Account Ownership – Research discussion How do asset effects occur? What are the effects of owning an account? How can small-dollar holdings make a difference? – Policy discussion How do we get everyone an account? The Engine Behind Current CSA Momentum in the U.S.: Small Dollar Effects
Financial Aid Effects: Before, During, and After College
The Special Case of Wilt ‘Wilt’ refers to the sizable number of minority and low-income children who desire to attend college and have the ability to attend college, but fail to transition to college after high school graduation. In the U.S., the lowest-achieving children from high-income families attend college at a much higher rate than the lowest- achieving children from low-income families (65% versus 33%, respectively). Similarly, 88% of the highest-achieving children from high-income families attend college while only 69% of the highest-achieving children from low-income families attend college. ACSFA. (2010). The rising price of inequality: How inadequate grant aid limits college access and persistence. Retrieved July 15, 2011, from Advisory Committee on Student Financial Assistance http://chronicle.com/items/biz/pdf/acsfa_rpi.pdf.http://chronicle.com/items/biz/pdf/acsfa_rpi.pdf
Reducing Wilt: The College-Saver Identity A student with a college-saver identity expects to go to college and has identified savings as a strategy to pay for it – It’s not enough to imagine that college is in your future; you have to believe that there’s actually a way to get there. College Savers ($500 or more college savings) vs. College- Bound identities are (Elliott, Song, & Nam, 2013): – Full sample: 2X more likely to graduate – Black: 2.5X more likely to graduate – Low- and moderate-income: 3X more likely to graduate This is where judging the potential power of a CSA intervention by a metric other than mere asset accumulation— in the form of growing balances—is essential.
The Next Step: From Testing Associations to Testing Causation The SEED for Oklahoma Kids (SEED OK) began in 2007 (Kim & Nam, 2009) – The experimental sample was drawn randomly from birth records provided by the Oklahoma State Department of Health for all infants born during certain periods in 2007 (Treatment n = 1,358; Control n = 1,346). – Integrated into an existing Oklahoma College Savings Plan, or OK 529 – Automatically opened state-owned OK 529 with $1,000 initial deposit for newborns – Time-limited $100 incentive to open an OK 529 account – Savings match for income-eligible treatments on their deposits of up to $250 per year (2008-11)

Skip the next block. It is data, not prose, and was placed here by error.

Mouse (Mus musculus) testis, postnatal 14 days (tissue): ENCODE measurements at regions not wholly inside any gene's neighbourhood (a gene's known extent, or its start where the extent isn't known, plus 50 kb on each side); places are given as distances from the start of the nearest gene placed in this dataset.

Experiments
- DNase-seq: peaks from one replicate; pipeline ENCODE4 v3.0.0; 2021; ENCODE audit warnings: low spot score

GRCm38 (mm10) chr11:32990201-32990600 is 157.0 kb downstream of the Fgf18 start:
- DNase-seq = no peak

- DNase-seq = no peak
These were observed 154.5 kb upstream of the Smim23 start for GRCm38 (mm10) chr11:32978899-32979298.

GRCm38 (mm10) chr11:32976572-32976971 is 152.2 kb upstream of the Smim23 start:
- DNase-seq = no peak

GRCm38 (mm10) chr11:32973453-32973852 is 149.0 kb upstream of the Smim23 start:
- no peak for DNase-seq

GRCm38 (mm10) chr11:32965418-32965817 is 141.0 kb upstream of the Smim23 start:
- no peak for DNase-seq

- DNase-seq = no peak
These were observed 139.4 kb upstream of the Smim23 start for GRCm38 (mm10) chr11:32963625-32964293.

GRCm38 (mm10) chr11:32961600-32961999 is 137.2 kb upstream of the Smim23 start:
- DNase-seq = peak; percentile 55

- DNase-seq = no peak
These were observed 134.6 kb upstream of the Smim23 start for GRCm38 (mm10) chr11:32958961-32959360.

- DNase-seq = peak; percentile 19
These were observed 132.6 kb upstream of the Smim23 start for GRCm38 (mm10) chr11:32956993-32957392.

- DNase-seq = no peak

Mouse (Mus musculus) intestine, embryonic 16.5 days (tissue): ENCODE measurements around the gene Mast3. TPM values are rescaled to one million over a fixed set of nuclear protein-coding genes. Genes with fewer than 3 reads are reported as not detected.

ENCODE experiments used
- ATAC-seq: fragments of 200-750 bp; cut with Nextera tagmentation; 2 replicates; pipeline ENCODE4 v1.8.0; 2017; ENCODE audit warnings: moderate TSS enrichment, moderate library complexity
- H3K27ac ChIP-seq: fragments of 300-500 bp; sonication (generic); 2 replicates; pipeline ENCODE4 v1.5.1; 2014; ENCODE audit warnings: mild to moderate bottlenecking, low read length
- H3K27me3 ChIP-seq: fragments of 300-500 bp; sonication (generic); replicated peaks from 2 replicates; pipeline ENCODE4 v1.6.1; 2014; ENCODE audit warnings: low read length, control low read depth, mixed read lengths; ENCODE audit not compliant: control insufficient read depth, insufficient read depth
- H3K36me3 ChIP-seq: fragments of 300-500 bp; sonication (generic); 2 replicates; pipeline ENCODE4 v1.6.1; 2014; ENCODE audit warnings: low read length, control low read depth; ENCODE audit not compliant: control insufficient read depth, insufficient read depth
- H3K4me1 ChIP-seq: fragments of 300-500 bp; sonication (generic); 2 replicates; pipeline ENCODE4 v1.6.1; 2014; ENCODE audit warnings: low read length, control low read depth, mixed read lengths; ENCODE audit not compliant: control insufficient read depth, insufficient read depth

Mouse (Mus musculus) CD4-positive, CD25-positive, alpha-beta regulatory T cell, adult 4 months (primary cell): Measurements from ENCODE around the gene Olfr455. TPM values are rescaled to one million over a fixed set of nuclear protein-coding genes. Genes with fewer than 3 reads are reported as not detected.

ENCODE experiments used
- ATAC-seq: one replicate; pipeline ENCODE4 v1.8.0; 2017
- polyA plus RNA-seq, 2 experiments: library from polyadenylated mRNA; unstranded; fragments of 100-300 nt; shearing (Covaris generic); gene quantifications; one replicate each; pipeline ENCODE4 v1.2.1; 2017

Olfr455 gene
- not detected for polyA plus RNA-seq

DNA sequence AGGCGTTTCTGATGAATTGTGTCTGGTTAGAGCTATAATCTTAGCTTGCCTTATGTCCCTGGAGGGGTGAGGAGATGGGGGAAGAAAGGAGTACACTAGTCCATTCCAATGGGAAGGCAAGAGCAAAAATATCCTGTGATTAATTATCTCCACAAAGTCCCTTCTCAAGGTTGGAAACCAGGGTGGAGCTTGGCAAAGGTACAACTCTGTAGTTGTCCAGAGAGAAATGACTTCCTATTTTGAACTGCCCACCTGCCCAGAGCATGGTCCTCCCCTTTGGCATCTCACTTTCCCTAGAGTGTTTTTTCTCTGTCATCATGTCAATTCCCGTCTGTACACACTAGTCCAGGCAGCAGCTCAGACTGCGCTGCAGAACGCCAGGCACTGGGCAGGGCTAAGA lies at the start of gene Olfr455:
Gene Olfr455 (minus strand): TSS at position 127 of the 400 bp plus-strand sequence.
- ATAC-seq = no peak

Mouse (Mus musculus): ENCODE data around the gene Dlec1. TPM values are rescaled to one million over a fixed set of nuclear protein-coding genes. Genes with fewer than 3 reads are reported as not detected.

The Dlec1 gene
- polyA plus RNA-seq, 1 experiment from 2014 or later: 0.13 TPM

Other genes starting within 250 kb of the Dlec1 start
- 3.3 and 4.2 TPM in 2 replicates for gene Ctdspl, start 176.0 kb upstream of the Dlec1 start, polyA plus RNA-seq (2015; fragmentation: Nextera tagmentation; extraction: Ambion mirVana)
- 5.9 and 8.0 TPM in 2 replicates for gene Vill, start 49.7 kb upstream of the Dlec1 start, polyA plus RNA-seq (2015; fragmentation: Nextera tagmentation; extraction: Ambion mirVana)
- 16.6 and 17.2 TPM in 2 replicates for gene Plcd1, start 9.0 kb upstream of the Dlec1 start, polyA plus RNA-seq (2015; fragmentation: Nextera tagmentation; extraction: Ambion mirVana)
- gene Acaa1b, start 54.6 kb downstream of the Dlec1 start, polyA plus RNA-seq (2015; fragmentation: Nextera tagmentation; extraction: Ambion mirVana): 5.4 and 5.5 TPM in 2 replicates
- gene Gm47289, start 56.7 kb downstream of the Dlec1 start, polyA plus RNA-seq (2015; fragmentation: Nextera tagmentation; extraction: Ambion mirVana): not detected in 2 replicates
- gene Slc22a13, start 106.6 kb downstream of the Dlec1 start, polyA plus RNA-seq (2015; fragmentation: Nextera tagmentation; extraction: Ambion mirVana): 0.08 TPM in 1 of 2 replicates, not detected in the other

Children’s Socio-Emotional Development Infants from households with income lower than 200% of the poverty line who were randomly assigned to receive the CSAs+$1,000 demonstrated significantly higher social- emotional skills at age four than their counterparts who did not receive a CSA (Huang, Sherraden, Kim, and Clancy, 2014). – According to Huang et al. (2014), the effect of the SEED OK CSA is similar in size to estimates of the effect of the Head Start program on early social-emotional development. – However, what makes CSAs exciting is the potential to maximize the effects of other interventions. The largest effects of the intervention were found for students from relatively disadvantaged households. Effects occur regardless of whether parents have saved.